The best ingredients for zero waste cooking are canned and frozen fruits and vegetables, canned fish and meats, beans, grains (rice, pasta), eggs, and multi-purpose ingredients such as plain yogurt. Fresh produce and bread products should also be used with a plan in mind - either using them or freezing them. Transcript: "What types of ingredients are best for zero waste cooking? All right, fast list. Canned and frozen fruits and vegetables, they last longer. For protein sources, canned fish, canned meats like chicken and canned beans are also economical and stay on the shelf until they're great in a pinch. When you have fresh food foods around, you have to use them up. So your freezer is your friend when you're embarking on zero waste cooking. Other important ingredients are grains like rice, pasta. They both make a great platform to use up leftover bits of food, fresh food like fresh vegetables. Also eggs are another food waste hero because you can scramble some leftover veggies into an egg and use them up and you have a nutrient-rich meal. And multi-purpose ingredients like plain yogurt are great. You can use it to replace sour cream or you can enjoy it as a snack. Now that's not to say that fresh foods are not allowed in zero waste cooking. They certainly are. Fresh fruits, fresh vegetables, fresh meats, but you have to have a plan for them. So part of the zero waste cooking strategy is buying things when you know you can use them or having an alternative like freezing them. You can't freeze all fresh fruits and vegetables. Fresh produce and bread products are the top wasted foods in terms of overall foods wasted. So you want to have a plan for those foods. You certainly can freeze chicken, beef, pork, etc. and use it later. Zero waste cooking is about buying enough and having a plan for what you buy, either using it or storing it properly, freezing it, and wasting less food."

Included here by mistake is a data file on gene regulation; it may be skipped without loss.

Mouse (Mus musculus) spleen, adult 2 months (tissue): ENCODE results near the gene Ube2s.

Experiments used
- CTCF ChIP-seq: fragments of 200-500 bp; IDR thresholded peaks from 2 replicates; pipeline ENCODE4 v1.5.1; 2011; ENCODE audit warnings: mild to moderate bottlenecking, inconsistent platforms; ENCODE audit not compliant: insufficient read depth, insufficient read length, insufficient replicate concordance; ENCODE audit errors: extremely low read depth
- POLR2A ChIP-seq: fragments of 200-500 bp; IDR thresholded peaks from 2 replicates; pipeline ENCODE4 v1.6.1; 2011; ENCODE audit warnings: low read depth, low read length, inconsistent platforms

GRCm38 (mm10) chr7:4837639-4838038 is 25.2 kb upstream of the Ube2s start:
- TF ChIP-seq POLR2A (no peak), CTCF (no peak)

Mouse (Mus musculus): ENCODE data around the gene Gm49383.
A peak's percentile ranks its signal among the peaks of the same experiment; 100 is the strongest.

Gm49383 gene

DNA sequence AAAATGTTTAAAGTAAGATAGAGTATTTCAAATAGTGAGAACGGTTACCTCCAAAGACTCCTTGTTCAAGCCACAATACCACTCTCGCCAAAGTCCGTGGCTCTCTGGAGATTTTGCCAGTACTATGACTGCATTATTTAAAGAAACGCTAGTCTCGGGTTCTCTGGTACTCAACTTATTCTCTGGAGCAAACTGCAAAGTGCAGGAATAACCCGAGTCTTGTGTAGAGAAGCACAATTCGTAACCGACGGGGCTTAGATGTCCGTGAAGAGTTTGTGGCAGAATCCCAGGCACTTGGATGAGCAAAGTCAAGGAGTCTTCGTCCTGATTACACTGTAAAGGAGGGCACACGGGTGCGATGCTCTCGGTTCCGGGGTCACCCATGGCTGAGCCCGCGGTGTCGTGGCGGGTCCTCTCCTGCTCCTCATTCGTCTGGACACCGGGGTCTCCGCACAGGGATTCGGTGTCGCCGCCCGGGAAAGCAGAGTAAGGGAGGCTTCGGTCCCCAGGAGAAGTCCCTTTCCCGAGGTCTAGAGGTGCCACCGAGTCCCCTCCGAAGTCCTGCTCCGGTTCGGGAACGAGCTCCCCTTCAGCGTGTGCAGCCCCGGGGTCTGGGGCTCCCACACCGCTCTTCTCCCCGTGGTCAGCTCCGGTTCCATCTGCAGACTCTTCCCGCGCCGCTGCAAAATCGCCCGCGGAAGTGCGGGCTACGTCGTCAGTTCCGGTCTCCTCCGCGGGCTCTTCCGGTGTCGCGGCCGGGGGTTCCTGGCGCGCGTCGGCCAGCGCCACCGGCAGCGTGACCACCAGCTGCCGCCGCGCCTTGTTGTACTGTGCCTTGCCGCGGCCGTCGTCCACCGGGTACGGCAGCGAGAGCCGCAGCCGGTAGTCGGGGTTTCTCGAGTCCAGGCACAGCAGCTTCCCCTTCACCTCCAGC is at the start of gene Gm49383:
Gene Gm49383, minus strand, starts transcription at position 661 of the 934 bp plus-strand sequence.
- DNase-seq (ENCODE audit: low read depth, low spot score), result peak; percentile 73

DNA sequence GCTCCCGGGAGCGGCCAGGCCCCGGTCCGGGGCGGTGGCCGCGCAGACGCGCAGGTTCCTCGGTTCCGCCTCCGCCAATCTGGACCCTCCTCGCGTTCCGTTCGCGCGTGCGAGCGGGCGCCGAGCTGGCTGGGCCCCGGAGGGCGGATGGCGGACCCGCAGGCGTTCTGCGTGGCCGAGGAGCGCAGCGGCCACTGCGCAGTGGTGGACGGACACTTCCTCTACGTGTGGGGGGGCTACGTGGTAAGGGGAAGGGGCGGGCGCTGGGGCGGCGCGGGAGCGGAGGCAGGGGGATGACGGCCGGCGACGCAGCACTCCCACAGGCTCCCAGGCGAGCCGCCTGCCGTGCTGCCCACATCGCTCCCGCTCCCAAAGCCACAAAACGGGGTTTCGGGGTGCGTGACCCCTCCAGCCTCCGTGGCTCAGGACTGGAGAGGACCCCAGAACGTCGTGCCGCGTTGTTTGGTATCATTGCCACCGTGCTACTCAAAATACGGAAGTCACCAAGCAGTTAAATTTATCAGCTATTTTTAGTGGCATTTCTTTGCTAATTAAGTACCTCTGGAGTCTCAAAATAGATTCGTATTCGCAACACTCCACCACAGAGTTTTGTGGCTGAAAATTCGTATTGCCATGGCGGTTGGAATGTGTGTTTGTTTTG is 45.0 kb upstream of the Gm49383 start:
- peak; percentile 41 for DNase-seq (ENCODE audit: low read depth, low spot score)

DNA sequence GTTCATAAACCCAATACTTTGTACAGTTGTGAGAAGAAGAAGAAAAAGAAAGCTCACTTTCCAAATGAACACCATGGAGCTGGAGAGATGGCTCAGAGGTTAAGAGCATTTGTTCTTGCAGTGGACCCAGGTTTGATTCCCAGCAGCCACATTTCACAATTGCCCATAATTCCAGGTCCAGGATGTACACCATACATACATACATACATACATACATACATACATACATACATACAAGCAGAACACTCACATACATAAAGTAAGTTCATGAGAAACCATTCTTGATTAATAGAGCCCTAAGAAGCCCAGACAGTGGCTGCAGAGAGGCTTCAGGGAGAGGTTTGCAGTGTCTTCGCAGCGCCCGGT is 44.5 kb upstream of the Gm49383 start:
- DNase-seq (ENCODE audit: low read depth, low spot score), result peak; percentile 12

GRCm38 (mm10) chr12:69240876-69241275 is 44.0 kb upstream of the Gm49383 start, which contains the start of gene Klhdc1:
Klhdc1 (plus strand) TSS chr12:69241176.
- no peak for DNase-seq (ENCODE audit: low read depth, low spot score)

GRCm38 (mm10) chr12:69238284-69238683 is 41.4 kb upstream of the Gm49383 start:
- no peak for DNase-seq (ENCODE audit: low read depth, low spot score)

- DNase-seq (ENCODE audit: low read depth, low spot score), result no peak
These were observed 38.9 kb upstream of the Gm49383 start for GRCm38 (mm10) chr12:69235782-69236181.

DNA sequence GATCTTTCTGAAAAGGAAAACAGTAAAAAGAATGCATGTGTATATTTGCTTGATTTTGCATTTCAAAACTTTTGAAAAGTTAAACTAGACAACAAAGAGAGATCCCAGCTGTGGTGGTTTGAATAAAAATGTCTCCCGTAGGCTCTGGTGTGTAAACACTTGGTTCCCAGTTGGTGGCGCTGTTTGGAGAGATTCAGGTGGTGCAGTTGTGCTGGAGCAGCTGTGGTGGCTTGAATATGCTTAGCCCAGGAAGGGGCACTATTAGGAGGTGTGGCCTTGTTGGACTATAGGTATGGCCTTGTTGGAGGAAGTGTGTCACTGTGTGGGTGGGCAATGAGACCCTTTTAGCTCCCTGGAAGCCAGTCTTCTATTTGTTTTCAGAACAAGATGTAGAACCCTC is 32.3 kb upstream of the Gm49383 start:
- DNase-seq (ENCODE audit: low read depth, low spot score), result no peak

I wanted to start writing cookbooks because I love cooking and food, I have an Italian heritage, and I wanted to make it easier for people to eat nutritiously. Transcript: "What made you want to start writing cookbooks? Well, as a registered dietitian, I realized, you know, partway through my career that no matter how effective of an educator I was, and or how good the advice I was giving to my clients to help them use food as part of the diet therapy for their newly diagnosed disease or their general health, no matter how good that advice was or how effective my communications were, they really want to know what to eat. And, you know, I'm mixing up a big bowl of meatballs right now. So I love to cook. I love to entertain. I love to feed people good food. I have an Italian heritage, so food was a central part of my life. My mother was an excellent cook. And today I'm making some lentils for the new year, along with some little mini meatballs, and I'm gonna saute that with cabbage. So food is more than just nutrition, and it also does support health. So I thought, I'm not a chef, but I grew up cooking and eating a lot of food, and I know some basic techniques. I like making things easy for people, and that's why I started to write cookbooks."